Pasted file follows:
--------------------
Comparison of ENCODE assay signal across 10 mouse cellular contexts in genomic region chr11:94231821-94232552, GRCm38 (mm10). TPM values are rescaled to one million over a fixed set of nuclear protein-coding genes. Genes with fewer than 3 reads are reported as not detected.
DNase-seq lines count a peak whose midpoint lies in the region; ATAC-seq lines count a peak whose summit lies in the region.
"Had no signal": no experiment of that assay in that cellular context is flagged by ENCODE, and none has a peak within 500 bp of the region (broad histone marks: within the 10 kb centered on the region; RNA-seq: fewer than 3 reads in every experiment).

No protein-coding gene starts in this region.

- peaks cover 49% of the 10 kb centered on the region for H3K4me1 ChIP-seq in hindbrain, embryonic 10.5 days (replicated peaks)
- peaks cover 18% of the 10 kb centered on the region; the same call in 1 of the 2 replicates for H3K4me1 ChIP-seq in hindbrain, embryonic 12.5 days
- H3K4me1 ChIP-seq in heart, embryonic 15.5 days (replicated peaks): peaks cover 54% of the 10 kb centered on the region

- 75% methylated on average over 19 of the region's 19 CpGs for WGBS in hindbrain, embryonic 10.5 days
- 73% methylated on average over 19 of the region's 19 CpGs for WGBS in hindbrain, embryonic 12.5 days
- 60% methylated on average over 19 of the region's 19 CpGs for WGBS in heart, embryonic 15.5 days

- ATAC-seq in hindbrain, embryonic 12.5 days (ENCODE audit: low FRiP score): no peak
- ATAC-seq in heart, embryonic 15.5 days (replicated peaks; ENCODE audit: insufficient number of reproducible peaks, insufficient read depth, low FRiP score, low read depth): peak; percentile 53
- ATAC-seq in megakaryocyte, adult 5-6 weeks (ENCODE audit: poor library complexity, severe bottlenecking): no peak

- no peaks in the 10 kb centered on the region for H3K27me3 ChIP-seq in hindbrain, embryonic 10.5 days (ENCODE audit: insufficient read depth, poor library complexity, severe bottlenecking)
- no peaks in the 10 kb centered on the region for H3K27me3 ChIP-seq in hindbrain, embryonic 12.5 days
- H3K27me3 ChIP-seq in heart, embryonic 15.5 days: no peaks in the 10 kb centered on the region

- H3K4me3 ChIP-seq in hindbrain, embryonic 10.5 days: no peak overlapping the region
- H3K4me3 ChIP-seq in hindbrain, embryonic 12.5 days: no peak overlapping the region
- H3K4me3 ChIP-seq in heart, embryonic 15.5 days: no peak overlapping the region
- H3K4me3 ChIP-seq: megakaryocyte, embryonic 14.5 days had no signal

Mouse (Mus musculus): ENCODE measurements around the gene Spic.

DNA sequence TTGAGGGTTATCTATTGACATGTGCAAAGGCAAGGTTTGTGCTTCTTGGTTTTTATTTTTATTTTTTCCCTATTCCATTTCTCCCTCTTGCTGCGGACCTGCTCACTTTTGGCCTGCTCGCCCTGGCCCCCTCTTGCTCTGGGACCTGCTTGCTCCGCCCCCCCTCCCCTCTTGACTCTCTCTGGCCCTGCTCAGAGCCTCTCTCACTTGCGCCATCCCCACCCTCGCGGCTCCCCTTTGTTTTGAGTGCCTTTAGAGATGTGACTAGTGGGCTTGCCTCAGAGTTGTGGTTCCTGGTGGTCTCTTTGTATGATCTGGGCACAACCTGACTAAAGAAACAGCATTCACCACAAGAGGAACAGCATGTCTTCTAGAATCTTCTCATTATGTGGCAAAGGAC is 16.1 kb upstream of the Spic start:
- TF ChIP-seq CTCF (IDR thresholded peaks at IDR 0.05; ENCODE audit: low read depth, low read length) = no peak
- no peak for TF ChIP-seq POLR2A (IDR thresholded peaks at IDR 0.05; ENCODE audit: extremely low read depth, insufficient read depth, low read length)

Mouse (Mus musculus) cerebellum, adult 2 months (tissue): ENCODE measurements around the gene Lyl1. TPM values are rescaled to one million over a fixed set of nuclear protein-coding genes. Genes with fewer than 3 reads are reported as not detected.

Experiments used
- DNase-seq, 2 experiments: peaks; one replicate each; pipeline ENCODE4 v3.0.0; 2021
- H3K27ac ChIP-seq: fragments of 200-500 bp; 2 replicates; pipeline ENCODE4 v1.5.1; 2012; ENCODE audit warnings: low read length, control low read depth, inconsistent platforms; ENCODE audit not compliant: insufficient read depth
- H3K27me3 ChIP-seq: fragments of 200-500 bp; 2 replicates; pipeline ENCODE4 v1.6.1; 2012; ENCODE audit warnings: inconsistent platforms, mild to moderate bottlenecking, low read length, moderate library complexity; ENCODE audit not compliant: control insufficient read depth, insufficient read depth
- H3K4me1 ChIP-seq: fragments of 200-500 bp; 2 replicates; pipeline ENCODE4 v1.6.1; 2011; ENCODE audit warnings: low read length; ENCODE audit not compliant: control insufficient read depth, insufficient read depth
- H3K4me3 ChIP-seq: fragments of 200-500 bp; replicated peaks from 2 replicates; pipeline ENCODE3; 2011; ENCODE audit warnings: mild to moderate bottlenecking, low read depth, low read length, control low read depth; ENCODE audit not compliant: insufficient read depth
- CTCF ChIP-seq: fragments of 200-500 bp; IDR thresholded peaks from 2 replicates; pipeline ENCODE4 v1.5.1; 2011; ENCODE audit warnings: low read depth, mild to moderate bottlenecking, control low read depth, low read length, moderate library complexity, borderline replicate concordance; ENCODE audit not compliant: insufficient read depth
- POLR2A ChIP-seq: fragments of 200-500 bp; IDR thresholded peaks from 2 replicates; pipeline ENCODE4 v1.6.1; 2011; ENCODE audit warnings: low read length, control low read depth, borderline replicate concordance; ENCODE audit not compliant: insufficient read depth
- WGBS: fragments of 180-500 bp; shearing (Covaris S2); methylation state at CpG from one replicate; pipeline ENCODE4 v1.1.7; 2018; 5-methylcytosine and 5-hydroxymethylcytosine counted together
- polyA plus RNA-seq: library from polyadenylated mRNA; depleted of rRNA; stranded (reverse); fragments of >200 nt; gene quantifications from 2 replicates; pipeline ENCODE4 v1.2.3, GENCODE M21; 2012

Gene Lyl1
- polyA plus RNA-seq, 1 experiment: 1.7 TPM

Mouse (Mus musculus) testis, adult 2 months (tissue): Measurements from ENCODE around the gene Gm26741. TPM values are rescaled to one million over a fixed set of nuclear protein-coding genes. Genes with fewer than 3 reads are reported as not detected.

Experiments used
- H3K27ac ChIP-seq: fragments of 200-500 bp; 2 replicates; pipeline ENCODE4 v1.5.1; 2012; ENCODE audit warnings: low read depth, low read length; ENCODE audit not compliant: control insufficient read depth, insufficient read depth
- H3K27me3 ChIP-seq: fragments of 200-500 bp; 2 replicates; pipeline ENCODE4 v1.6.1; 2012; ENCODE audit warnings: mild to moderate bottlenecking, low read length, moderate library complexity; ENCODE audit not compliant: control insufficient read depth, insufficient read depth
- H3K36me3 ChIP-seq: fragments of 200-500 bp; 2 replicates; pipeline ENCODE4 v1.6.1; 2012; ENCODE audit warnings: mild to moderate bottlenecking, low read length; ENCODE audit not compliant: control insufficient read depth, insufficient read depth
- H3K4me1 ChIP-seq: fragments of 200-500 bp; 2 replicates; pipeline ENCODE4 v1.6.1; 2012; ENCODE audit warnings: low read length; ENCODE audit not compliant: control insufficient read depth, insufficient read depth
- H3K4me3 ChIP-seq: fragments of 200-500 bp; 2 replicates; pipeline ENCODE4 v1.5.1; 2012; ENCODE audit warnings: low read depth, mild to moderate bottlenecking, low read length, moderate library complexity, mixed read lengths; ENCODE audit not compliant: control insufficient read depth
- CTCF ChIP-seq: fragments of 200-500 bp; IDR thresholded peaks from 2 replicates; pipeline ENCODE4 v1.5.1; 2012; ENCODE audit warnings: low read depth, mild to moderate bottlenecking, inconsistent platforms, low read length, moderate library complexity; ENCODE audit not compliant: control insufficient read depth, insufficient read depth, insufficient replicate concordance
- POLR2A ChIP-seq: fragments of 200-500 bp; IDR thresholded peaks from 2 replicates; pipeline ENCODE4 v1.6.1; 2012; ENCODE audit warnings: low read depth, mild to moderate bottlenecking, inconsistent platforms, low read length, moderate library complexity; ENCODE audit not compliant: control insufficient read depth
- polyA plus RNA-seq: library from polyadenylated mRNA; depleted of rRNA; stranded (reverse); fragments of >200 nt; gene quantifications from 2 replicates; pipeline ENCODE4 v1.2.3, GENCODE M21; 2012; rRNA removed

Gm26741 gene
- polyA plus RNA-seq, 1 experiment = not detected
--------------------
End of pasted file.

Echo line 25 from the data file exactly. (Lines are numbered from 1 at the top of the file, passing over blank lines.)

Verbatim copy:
Mouse (Mus musculus) cerebellum, adult 2 months (tissue): ENCODE measurements around the gene Lyl1. TPM values are rescaled to one million over a fixed set of nuclear protein-coding genes. Genes with fewer than 3 reads are reported as not detected.